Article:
Even though scholarly criticism and critical scholarship is clearly promoted, still the commentary is primarily made for “preachers and teachers” in CofC, and so one shouldn’t be surprised by the somewhat faithful approach of a book published by Herald House (the official CofC publishing house) and having the CofC logo on its cover. Even though the commentary stills brings important and insider insights about recent developments in CofC theology, practices, and ethics—such as commentaries on section 156, which opened the priesthood to women, and section 165, which enabled LGBT marriages in CofC in some nations—the global historical and American context is somewhat lacking development whereas the institutional RLDS/CofC context is well explained. For example, commentaries on sections 156 (from 1984) and 165 (canonized in 2010) could have given a more detailed historical context of American Christianity’s various responses toward women’s ordination and LGBT rights, as those sections could partly be explained as direct responses to those societal issues. It may also have been difficult for Dale to be critical of CofC leaders he worked closely with and may have considered friends. Thus, one shouldn’t be surprised that Grant McMurray’s resignation as CofC president in 2004 is only quickly and quietly mentioned through a footnote referring to Mark Scherer’s CofC history (468n1393). While RLDS/CofC historians and theologians have been critical of Joseph Smith and the early years of the Restoration movement, such scholarly criticism is lacking when it comes to more contemporary events and prophets.
Even though a “faithful history” is somewhat present in the commentary, historians will learn a lot about CofC’s peculiar theological history and development from Luffman’s book, as the more recent RLDS/CofC still suffers from a lack of publications (despite the tremendous work being done by the John Whitmer Historical Association). And the commentary’s faith-promoting tone could also be considered as a strength: as CofC is lacking a clear worldwide common identity, the commentary will enable CofC members, priesthood holders (male and female, Black and white, heterosexual and LGBT), and leaders to learn and ponder more about their faith and their peculiar canon of scripture. Surely translations of the commentary in languages such as French, Spanish, Tahitian, Haitian Creole, and Lingala would be useful for the institution and its diverse worldwide membership, which needs a common identity. And one would hope that future editions in English would give a quality binding (presently of poor quality) to such a book. Dale Luffman’s commentary gives much-needed information about RLDS/CofC history and theology.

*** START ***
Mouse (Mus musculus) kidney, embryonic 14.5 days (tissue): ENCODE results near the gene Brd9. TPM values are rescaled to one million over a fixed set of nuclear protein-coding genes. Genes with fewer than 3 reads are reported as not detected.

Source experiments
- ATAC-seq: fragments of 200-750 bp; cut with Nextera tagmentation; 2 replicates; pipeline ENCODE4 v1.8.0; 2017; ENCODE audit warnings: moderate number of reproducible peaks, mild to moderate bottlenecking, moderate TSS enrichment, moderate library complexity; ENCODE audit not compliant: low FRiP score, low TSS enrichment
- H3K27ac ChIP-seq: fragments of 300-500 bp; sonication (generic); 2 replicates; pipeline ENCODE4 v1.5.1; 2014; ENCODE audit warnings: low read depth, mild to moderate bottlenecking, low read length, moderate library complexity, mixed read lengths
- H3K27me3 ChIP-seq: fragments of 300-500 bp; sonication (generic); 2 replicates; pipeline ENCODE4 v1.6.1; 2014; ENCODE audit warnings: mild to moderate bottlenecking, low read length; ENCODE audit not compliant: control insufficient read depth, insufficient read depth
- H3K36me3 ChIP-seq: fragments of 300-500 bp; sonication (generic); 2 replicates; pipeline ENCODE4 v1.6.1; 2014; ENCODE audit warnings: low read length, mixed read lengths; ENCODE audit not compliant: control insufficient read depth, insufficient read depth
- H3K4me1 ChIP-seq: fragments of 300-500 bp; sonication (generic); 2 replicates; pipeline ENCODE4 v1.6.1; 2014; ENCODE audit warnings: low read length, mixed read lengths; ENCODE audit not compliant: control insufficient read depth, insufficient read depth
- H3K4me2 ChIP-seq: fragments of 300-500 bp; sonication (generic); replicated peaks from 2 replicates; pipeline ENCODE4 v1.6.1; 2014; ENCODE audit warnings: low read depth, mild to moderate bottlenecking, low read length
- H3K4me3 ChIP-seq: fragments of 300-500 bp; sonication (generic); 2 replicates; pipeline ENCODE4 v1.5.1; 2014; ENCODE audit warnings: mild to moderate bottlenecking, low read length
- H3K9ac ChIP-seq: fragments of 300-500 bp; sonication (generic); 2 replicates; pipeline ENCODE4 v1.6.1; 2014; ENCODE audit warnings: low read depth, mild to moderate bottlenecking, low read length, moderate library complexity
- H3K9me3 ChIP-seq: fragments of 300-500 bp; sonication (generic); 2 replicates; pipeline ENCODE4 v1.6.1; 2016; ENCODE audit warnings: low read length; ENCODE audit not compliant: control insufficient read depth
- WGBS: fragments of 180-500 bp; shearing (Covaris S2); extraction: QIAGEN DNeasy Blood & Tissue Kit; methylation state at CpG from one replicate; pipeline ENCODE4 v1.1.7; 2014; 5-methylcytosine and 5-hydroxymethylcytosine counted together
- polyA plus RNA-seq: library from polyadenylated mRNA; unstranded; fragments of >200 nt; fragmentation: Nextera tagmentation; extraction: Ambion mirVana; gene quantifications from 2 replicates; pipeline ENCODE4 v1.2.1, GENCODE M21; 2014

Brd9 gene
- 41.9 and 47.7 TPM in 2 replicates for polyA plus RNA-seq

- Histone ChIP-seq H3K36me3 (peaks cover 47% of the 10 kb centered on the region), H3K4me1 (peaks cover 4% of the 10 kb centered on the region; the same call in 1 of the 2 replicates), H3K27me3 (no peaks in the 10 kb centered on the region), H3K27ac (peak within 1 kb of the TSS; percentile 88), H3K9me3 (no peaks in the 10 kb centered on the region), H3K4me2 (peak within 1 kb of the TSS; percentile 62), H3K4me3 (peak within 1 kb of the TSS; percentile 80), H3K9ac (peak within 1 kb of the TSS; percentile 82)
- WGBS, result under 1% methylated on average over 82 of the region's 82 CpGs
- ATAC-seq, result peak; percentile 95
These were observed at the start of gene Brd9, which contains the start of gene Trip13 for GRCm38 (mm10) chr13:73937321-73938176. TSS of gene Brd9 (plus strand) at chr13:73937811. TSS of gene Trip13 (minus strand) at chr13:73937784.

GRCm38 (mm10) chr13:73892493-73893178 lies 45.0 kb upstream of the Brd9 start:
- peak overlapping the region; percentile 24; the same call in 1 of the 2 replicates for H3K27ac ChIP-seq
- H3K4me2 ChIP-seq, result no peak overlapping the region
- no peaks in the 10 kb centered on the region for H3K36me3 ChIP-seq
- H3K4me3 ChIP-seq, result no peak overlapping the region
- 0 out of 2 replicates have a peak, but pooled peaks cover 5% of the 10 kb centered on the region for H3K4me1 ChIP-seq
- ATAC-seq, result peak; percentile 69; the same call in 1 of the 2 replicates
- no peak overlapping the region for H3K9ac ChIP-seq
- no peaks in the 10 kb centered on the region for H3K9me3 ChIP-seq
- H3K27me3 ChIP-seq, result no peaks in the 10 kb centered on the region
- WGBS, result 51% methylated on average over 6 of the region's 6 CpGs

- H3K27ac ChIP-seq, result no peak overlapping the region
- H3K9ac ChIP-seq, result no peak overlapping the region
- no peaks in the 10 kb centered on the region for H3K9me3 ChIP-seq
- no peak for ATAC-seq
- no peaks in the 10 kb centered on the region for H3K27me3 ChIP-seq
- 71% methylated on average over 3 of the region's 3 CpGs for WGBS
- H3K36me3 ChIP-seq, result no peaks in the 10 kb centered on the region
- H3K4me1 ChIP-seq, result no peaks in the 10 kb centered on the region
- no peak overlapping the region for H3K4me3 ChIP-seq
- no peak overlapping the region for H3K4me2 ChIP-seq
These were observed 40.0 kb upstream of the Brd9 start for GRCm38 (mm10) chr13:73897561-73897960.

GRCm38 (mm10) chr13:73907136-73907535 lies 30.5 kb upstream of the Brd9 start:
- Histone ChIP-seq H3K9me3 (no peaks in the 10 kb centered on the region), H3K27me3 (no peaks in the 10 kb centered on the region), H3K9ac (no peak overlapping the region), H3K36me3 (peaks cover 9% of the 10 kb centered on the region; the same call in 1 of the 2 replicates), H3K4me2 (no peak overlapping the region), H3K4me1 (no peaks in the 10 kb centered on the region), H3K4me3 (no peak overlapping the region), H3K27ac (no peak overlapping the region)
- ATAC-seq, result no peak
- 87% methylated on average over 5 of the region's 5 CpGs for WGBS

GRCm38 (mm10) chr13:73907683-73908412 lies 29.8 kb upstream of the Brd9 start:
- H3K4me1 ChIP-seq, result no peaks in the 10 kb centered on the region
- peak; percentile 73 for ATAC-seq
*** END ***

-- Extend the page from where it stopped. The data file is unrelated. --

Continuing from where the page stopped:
Dale E. Luffman. Commentary on the Community of Christ Doctrine and Covenants. Volume 2: The Reorganization—Community of Christ Era. Independence, Mo.: Herald House, 2020. 515 pp. Paperback: $44.95. ISBN: 9780830917310.